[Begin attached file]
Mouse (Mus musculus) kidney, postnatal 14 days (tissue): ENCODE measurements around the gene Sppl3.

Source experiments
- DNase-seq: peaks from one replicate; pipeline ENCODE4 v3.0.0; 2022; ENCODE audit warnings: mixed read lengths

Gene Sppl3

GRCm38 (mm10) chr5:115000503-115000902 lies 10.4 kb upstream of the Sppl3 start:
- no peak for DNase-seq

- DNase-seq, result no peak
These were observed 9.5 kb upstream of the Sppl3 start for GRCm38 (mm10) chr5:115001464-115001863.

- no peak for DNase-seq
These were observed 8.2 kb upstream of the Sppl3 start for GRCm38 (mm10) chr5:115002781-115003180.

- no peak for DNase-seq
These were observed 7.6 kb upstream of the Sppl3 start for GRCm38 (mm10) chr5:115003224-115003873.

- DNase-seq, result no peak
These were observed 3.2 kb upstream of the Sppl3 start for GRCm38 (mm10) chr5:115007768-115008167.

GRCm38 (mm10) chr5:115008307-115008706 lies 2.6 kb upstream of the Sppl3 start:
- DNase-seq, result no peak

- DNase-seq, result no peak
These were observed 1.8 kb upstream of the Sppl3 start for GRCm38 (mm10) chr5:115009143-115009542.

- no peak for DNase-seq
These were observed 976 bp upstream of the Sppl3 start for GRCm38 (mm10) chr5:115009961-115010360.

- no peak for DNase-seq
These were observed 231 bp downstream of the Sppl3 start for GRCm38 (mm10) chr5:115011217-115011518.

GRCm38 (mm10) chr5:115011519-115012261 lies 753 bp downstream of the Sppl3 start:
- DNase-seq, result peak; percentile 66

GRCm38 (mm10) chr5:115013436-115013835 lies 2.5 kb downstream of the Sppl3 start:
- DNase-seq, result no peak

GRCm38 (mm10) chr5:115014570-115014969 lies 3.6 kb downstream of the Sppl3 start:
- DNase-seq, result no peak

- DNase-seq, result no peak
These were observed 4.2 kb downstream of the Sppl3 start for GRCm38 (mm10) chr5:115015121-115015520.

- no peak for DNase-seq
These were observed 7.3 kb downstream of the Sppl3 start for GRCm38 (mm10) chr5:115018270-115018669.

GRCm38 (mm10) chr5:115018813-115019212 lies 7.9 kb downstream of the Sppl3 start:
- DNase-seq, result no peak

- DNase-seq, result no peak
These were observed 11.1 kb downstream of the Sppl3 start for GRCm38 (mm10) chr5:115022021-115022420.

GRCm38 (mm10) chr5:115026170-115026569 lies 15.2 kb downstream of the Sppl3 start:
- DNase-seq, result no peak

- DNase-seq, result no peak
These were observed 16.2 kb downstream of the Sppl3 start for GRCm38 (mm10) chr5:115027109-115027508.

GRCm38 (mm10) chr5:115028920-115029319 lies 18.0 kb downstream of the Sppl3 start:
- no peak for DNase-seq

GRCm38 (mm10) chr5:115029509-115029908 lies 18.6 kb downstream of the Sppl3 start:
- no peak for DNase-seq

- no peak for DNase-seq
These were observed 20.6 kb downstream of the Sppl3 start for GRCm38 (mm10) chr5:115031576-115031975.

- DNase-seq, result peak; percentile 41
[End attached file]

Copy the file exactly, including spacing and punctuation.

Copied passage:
Mouse (Mus musculus) kidney, postnatal 14 days (tissue): ENCODE measurements around the gene Sppl3.

Source experiments
- DNase-seq: peaks from one replicate; pipeline ENCODE4 v3.0.0; 2022; ENCODE audit warnings: mixed read lengths

Gene Sppl3

GRCm38 (mm10) chr5:115000503-115000902 lies 10.4 kb upstream of the Sppl3 start:
- no peak for DNase-seq

- DNase-seq, result no peak
These were observed 9.5 kb upstream of the Sppl3 start for GRCm38 (mm10) chr5:115001464-115001863.

- no peak for DNase-seq
These were observed 8.2 kb upstream of the Sppl3 start for GRCm38 (mm10) chr5:115002781-115003180.

- no peak for DNase-seq
These were observed 7.6 kb upstream of the Sppl3 start for GRCm38 (mm10) chr5:115003224-115003873.

- DNase-seq, result no peak
These were observed 3.2 kb upstream of the Sppl3 start for GRCm38 (mm10) chr5:115007768-115008167.

GRCm38 (mm10) chr5:115008307-115008706 lies 2.6 kb upstream of the Sppl3 start:
- DNase-seq, result no peak

- DNase-seq, result no peak
These were observed 1.8 kb upstream of the Sppl3 start for GRCm38 (mm10) chr5:115009143-115009542.

- no peak for DNase-seq
These were observed 976 bp upstream of the Sppl3 start for GRCm38 (mm10) chr5:115009961-115010360.

- no peak for DNase-seq
These were observed 231 bp downstream of the Sppl3 start for GRCm38 (mm10) chr5:115011217-115011518.

GRCm38 (mm10) chr5:115011519-115012261 lies 753 bp downstream of the Sppl3 start:
- DNase-seq, result peak; percentile 66

GRCm38 (mm10) chr5:115013436-115013835 lies 2.5 kb downstream of the Sppl3 start:
- DNase-seq, result no peak

GRCm38 (mm10) chr5:115014570-115014969 lies 3.6 kb downstream of the Sppl3 start:
- DNase-seq, result no peak

- DNase-seq, result no peak
These were observed 4.2 kb downstream of the Sppl3 start for GRCm38 (mm10) chr5:115015121-115015520.

- no peak for DNase-seq
These were observed 7.3 kb downstream of the Sppl3 start for GRCm38 (mm10) chr5:115018270-115018669.

GRCm38 (mm10) chr5:115018813-115019212 lies 7.9 kb downstream of the Sppl3 start:
- DNase-seq, result no peak

- DNase-seq, result no peak
These were observed 11.1 kb downstream of the Sppl3 start for GRCm38 (mm10) chr5:115022021-115022420.

GRCm38 (mm10) chr5:115026170-115026569 lies 15.2 kb downstream of the Sppl3 start:
- DNase-seq, result no peak

- DNase-seq, result no peak
These were observed 16.2 kb downstream of the Sppl3 start for GRCm38 (mm10) chr5:115027109-115027508.

GRCm38 (mm10) chr5:115028920-115029319 lies 18.0 kb downstream of the Sppl3 start:
- no peak for DNase-seq

GRCm38 (mm10) chr5:115029509-115029908 lies 18.6 kb downstream of the Sppl3 start:
- no peak for DNase-seq

- no peak for DNase-seq
These were observed 20.6 kb downstream of the Sppl3 start for GRCm38 (mm10) chr5:115031576-115031975.

- DNase-seq, result peak; percentile 41